Chandrasekhara Venkata Raman (aka C V Raman) was born at Trichinopoly in Southern India on November 7th, 1888 & died on November 21, 1970, the first Indian scientist to win Nobel Prize. His father was a lecturer in mathematics and physics so that from the first he was immersed in an academic atmosphere. He entered Presidency College, Madras, in 1902, and in 1904 passed his B.A. examination, winning the first place and the gold medal in physics; in 1907 he gained his M.A. degree, obtaining the highest distinctions.
A native of Madras, he failed to find a suitable scientific job there and joined the Indian Finance Department in 1907. He was posted to Calcutta. Soon after his arrival there, he discovered Sarkar’s Indian Association for the cultivation of science. He began to do his research here before and after office hours until in 1917 Sir Ashutosh appointed him to the Palit Professorship in Physics at the new University College of Science.
In 1917 he was offered the newly endowed Palit Chair of Physics at Calcutta University, and decided to accept it. After 15 years at Calcutta he became Professor at the Indian Institute of Science at Bangalore (1933-1948), and since 1948 he is Director of the Raman Institute of Research at Bangalore, established and endowed by himself. He also founded the Indian Journal of Physics in 1926, of which he is the Editor. Raman sponsored the establishment of the Indian Academy of Sciences and has served as President since its inception. He also initiated the Proceedings of that academy, in which much of his work has been published, and is President of the Current Science Association, Bangalore, which publishes Current Science (India).
Some of Ramanâ€™s early memoirs appeared as Bulletins of the Indian Associationfor the Cultivation of Science (Bull. 6 and 11, dealing with the â€œMaintenance of Vibrationsâ€; Bull. 15, 1918, dealing with the theory of the musical instruments of the violin family). He contributed an article on the theory of musical instruments to the 8th Volume of the Handbuch der Physik, 1928. In 1922 he published his work on the â€œMolecular Diffraction of Lightâ€, the first of a series of investigations with his collaborators which ultimately led to his discovery, on the 28th of February, 1928, of the radiation effect which bears his name (â€A new radiationâ€, Indian J. Phys., 2 (1928) 387), and which gained him the 1930 Nobel Prize in Physics.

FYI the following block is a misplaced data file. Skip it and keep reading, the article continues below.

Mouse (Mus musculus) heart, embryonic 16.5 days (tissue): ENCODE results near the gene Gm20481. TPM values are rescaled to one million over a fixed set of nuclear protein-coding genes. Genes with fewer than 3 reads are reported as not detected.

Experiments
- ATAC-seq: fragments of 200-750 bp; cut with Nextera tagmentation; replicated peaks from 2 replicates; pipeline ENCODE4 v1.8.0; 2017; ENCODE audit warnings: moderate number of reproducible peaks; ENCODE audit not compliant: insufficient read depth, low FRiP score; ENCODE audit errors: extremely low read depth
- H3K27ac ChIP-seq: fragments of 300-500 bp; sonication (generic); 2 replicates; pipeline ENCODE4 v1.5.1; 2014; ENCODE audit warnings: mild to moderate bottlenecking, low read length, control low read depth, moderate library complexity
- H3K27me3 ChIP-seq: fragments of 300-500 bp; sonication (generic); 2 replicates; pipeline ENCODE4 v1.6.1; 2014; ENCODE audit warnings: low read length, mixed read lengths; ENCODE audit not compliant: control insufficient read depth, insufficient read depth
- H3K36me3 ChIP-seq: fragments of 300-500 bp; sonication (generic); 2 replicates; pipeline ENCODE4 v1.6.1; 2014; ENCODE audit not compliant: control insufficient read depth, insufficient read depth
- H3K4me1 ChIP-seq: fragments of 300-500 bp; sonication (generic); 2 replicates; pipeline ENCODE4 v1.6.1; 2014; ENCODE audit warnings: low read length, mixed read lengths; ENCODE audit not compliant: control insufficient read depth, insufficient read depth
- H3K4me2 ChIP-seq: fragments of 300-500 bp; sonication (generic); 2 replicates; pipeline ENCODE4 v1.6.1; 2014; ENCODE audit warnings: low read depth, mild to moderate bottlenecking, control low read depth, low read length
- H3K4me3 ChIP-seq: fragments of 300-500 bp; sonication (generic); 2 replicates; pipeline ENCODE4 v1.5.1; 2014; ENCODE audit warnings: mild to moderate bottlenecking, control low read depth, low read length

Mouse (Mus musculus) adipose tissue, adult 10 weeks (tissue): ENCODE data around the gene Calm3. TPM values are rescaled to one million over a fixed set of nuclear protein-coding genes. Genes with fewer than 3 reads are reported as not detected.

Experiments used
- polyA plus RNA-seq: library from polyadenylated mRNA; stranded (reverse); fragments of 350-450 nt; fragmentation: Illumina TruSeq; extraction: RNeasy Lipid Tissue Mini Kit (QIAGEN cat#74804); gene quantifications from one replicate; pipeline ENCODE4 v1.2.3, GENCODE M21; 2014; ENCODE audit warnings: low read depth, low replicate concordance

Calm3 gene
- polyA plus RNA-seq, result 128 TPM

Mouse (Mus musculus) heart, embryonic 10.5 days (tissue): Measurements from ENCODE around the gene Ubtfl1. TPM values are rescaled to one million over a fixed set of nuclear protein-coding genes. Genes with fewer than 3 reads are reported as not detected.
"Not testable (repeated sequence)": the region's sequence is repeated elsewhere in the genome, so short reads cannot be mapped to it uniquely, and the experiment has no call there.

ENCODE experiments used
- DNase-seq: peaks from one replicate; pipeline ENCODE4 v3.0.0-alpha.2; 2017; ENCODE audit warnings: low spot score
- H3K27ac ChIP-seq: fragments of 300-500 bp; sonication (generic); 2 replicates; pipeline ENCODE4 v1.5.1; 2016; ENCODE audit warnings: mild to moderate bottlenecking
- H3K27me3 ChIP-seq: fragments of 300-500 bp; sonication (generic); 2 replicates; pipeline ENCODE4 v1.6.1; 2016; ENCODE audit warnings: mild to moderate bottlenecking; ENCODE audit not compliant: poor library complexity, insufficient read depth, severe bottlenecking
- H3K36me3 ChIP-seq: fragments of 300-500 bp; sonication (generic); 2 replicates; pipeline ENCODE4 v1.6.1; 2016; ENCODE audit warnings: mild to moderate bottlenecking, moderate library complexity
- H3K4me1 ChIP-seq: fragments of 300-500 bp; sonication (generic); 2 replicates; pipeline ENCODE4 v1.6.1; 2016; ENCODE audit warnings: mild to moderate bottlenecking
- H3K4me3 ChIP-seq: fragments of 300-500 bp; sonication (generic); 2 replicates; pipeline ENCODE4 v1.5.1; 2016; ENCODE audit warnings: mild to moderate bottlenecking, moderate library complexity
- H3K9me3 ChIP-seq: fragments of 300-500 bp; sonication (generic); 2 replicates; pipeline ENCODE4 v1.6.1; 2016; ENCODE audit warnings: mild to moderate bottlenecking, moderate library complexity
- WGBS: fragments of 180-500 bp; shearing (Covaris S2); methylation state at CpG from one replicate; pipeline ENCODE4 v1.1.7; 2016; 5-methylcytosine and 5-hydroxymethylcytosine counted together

Other investigations carried out by Raman were: his experimental and theoretical studies on the diffraction of light by acoustic waves of ultrasonic and hypersonic frequencies (published 1934-1942), and those on the effects produced by X-rays on infrared vibrations in crystals exposed to ordinary light. In 1948 Raman, through studying the spectroscopic behaviour of crystals, approached in a new manner fundamental problems of crystal dynamics. His laboratory has been dealing with the structure and properties of diamond, the structure and optical behaviour of numerous iridescent substances (labradorite, pearly felspar, agate, opal, and pearls).
Among his other interests have been the optics of colloids, electrical and magnetic anisotropy, and the physiology of human vision.
Raman has been honoured with a large number of honorary doctorates and memberships of scientific societies. He was elected a Fellow of the Royal Society early in his career (1924), and was knighted in 1929.
From Nobel Lectures, Physics 1922-1941, Elsevier Publishing Company, Amsterdam, 1965.
This autobiography/biography was first published in the book series Les Prix Nobel. It was later edited and republished in Nobel Lectures. To cite this document, always state the source as shown above.